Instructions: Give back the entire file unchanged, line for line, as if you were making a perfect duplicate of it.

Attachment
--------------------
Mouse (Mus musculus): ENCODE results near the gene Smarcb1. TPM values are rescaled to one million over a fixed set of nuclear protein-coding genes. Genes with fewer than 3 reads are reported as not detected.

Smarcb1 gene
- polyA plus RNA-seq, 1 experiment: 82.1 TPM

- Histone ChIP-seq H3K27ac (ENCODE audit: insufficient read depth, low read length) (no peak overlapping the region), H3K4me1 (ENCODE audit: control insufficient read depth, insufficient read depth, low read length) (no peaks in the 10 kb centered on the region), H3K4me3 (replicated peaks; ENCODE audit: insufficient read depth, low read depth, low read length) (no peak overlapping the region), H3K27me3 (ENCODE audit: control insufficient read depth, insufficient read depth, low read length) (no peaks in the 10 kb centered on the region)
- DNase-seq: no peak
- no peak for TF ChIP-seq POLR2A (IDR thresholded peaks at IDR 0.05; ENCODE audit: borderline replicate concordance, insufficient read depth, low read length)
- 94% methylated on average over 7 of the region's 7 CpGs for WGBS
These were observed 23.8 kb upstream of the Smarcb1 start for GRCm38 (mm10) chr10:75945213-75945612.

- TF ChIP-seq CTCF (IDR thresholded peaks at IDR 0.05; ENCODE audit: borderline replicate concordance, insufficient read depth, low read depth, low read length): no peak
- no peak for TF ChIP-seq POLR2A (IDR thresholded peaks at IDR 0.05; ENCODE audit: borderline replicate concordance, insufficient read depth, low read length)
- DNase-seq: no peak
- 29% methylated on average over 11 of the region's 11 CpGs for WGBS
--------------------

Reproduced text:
Mouse (Mus musculus): ENCODE results near the gene Smarcb1. TPM values are rescaled to one million over a fixed set of nuclear protein-coding genes. Genes with fewer than 3 reads are reported as not detected.

Smarcb1 gene
- polyA plus RNA-seq, 1 experiment: 82.1 TPM

- Histone ChIP-seq H3K27ac (ENCODE audit: insufficient read depth, low read length) (no peak overlapping the region), H3K4me1 (ENCODE audit: control insufficient read depth, insufficient read depth, low read length) (no peaks in the 10 kb centered on the region), H3K4me3 (replicated peaks; ENCODE audit: insufficient read depth, low read depth, low read length) (no peak overlapping the region), H3K27me3 (ENCODE audit: control insufficient read depth, insufficient read depth, low read length) (no peaks in the 10 kb centered on the region)
- DNase-seq: no peak
- no peak for TF ChIP-seq POLR2A (IDR thresholded peaks at IDR 0.05; ENCODE audit: borderline replicate concordance, insufficient read depth, low read length)
- 94% methylated on average over 7 of the region's 7 CpGs for WGBS
These were observed 23.8 kb upstream of the Smarcb1 start for GRCm38 (mm10) chr10:75945213-75945612.

- TF ChIP-seq CTCF (IDR thresholded peaks at IDR 0.05; ENCODE audit: borderline replicate concordance, insufficient read depth, low read depth, low read length): no peak
- no peak for TF ChIP-seq POLR2A (IDR thresholded peaks at IDR 0.05; ENCODE audit: borderline replicate concordance, insufficient read depth, low read length)
- DNase-seq: no peak
- 29% methylated on average over 11 of the region's 11 CpGs for WGBS